Partially due to weather and partially due to working through structural details we’ve had a number of starts and stops with our extension over the past 2 months. In November, I posted about the pouring of the extension’s concrete foundation walls. These were completed in December and we have built up CMU block walls for the 1st floor and poured the cement slab for the floor of our future master bedroom.
While most of this was complete in December we ran into unexpected delays with the structural work that was only resolved this week. Our extension requires the removal of the rear brick wall on the first and second floors of the building. This is a lot of brick, one large container full, and some civil engineering was required to safely support the remaining 12,000 lbs of brick in the 3rd floor wall.
The original plan was to use 16 foot steel channels anchored to the rear wall and supported by the brick in the party walls shared with our neighbors. Unfortunately, after opening up the walls in December we discovered they are only 2 bricks wide instead of the assumed 6. Two bricks are not enough to support the wall so back to the drawing board we went and after a few rounds with our civil engineer we have a new solution.
The solution involves 2 long steel channels anchored into the brick of both party walls and 2 channels running the width of our building on either side of the 3rd floor brick wall with large bolts running through the wall to anchor it. It was quite an install process involving welders, epoxy pins and large drills but it’s done and we have happily moved forward with framing out the extension and installing the subfloors for our kitchen extension and terraces.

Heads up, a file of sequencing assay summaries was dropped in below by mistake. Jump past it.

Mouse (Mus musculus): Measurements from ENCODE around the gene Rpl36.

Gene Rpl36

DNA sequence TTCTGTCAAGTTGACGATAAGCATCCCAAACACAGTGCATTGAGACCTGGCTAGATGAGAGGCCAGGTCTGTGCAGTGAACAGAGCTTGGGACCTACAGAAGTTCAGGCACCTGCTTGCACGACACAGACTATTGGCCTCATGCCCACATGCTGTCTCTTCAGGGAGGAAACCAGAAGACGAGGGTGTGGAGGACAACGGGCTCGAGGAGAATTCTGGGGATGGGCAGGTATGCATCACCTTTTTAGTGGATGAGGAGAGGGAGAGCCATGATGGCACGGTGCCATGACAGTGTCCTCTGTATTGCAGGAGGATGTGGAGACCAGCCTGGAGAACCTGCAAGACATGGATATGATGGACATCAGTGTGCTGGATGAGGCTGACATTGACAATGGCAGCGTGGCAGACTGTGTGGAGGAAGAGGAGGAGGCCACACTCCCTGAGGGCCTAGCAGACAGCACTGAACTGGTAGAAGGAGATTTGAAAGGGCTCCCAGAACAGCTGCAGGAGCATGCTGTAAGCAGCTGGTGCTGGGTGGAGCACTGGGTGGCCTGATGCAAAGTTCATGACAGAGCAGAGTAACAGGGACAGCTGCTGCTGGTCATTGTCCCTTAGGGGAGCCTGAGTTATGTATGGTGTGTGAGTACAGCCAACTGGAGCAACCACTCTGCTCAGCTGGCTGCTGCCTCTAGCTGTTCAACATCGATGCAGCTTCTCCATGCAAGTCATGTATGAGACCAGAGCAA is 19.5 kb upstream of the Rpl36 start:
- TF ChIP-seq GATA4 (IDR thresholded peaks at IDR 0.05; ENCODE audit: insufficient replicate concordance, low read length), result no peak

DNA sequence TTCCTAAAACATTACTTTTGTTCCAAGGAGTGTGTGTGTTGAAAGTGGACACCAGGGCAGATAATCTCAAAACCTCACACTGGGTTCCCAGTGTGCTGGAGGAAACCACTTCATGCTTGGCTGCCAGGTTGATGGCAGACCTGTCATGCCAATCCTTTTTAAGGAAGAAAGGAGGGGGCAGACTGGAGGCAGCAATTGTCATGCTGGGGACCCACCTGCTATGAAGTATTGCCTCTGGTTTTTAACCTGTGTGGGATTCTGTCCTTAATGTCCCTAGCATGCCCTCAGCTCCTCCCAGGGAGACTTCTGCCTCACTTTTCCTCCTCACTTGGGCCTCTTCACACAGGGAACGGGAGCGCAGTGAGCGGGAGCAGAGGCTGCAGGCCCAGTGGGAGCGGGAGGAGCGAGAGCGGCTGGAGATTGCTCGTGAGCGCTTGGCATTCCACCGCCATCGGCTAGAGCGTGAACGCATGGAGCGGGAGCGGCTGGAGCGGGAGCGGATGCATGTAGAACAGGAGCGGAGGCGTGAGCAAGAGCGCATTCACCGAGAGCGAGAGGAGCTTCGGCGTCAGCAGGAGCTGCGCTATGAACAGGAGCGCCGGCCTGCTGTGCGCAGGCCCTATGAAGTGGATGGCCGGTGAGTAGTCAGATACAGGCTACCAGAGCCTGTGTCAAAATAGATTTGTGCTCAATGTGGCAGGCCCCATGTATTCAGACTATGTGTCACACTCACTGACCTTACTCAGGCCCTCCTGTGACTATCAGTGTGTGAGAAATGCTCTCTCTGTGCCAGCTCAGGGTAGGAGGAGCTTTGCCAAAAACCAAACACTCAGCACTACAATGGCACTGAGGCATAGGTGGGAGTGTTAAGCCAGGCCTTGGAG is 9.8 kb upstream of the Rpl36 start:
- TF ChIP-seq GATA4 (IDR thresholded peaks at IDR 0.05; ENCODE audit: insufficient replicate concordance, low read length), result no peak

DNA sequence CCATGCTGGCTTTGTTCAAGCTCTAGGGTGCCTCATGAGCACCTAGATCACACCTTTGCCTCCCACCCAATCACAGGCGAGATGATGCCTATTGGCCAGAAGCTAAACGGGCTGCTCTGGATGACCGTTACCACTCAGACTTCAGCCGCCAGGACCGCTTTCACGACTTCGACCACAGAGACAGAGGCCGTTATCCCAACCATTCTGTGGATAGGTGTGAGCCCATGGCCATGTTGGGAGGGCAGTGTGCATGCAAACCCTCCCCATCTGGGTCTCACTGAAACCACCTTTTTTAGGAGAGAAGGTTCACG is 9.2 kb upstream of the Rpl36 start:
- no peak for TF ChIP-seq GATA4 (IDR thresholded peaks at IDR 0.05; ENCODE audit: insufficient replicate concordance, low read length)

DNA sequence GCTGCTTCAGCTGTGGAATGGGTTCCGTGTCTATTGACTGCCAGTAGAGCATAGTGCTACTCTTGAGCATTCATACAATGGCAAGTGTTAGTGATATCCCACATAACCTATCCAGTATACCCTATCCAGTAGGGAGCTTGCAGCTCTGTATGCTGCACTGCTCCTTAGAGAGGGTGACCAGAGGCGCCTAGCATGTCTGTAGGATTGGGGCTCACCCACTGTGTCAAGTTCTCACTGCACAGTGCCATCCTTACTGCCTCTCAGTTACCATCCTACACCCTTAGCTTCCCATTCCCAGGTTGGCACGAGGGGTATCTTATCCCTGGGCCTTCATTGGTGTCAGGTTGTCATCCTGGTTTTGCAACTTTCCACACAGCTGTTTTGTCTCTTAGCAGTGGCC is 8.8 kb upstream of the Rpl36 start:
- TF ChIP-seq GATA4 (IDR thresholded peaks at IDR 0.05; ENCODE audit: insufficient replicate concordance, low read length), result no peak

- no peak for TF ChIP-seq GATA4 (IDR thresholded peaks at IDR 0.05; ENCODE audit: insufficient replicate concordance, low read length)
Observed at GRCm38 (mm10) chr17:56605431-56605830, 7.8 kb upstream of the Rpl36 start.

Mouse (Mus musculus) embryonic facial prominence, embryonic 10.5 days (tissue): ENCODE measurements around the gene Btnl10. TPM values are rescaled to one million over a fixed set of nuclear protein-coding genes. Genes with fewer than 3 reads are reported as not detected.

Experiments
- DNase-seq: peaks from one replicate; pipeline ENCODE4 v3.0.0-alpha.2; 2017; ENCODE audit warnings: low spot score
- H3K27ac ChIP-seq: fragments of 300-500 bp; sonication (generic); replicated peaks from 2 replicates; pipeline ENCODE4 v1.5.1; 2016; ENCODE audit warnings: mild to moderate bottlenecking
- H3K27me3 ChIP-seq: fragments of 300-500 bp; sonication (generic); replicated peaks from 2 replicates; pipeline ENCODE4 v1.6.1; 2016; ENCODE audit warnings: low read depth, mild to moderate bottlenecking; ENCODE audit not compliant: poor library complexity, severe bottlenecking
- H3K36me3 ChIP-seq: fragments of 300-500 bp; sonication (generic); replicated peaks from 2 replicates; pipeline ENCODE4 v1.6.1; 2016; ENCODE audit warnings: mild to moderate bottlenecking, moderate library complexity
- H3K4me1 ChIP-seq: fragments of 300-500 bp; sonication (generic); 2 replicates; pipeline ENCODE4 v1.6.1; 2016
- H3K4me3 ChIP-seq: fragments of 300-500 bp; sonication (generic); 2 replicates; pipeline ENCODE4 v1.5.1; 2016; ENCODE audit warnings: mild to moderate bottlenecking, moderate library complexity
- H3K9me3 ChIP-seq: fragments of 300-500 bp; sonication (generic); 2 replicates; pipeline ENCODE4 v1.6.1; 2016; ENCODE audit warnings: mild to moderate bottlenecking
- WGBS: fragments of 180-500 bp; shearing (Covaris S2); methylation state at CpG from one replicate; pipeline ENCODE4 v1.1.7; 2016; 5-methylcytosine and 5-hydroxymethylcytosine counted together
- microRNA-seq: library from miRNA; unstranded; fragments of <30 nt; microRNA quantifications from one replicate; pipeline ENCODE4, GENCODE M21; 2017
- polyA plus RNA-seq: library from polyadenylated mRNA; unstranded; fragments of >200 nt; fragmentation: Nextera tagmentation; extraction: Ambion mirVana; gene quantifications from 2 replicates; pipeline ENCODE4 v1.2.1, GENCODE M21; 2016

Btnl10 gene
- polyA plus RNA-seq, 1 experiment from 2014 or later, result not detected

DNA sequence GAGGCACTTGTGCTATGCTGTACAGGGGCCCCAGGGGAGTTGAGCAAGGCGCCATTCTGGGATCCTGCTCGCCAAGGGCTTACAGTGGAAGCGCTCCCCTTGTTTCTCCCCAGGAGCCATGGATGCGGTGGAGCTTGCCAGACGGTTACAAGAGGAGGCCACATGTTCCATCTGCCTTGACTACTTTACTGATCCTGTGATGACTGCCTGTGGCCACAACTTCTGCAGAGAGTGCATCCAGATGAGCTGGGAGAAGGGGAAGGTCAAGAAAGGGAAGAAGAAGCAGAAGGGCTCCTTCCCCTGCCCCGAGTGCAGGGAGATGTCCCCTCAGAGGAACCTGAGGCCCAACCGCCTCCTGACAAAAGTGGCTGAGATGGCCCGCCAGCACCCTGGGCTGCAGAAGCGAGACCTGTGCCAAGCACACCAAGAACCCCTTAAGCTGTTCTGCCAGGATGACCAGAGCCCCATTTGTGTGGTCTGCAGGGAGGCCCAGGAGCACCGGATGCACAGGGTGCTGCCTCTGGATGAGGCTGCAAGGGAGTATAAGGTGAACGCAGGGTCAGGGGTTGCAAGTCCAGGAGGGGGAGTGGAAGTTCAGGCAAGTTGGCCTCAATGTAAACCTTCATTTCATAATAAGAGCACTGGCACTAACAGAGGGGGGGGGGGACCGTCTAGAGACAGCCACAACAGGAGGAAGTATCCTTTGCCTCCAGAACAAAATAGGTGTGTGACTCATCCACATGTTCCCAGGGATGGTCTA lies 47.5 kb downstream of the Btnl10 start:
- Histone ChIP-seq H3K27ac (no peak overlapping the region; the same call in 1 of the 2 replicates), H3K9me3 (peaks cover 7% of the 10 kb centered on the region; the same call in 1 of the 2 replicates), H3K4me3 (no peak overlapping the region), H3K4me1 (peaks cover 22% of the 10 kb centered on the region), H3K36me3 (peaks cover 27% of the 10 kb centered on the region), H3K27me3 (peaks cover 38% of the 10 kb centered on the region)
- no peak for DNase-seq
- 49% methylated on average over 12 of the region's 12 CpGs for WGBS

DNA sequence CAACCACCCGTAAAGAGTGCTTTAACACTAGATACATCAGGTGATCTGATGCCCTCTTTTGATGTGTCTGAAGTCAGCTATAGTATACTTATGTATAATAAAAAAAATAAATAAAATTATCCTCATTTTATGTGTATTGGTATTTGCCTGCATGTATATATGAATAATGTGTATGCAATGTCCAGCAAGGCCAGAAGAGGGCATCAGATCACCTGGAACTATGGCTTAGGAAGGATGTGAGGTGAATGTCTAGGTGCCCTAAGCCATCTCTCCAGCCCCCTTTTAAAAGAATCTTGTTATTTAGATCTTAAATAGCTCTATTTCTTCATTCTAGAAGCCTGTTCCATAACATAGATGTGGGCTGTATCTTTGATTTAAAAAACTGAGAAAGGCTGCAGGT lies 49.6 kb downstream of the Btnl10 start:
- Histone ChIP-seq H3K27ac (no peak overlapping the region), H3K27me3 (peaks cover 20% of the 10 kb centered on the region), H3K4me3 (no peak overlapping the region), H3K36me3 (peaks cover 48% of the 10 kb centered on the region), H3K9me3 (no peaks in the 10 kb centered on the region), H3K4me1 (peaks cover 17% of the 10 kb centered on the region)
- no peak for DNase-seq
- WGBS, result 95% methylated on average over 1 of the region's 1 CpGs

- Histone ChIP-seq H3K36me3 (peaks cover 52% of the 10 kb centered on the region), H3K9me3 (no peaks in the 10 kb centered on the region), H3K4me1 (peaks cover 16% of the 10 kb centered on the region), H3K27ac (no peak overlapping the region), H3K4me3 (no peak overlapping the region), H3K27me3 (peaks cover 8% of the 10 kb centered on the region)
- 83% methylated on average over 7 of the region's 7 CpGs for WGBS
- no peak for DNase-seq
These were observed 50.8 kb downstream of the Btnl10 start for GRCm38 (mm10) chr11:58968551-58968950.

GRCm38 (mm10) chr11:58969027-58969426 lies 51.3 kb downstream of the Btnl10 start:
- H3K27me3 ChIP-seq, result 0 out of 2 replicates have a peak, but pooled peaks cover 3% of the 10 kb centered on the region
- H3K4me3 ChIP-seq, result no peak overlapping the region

Here is the right party wall channel and the 2 rear wall channels. Note the metal plate welded to the underside of the channels to provide additional support for the brick wall.
Here is the kitchen before the final channels were installed. In the background you can see the framing of our kitchen’s future door and window openings. In the foreground there are jacks and temporary beams in place to support the brick wall while the channels are installed.
Here is what the room looked like when we first purchased the house. Seems like that was over a year ago. Oh wait… it was over a year ago.
Thanks to iOS 6 and the panoramic photo feature here is the left and right channels as well as the ones attached to the 3rd floor rear wall. We were able to keep most of the ceiling shown in the before photo.
This was by far the most exhausting and challenging part of our project and has held up the progress for about 6 weeks. If you’re ever planning a similar project be sure to double check the party wall size. Had we done this last summer when planning the project we would probably be moving in now.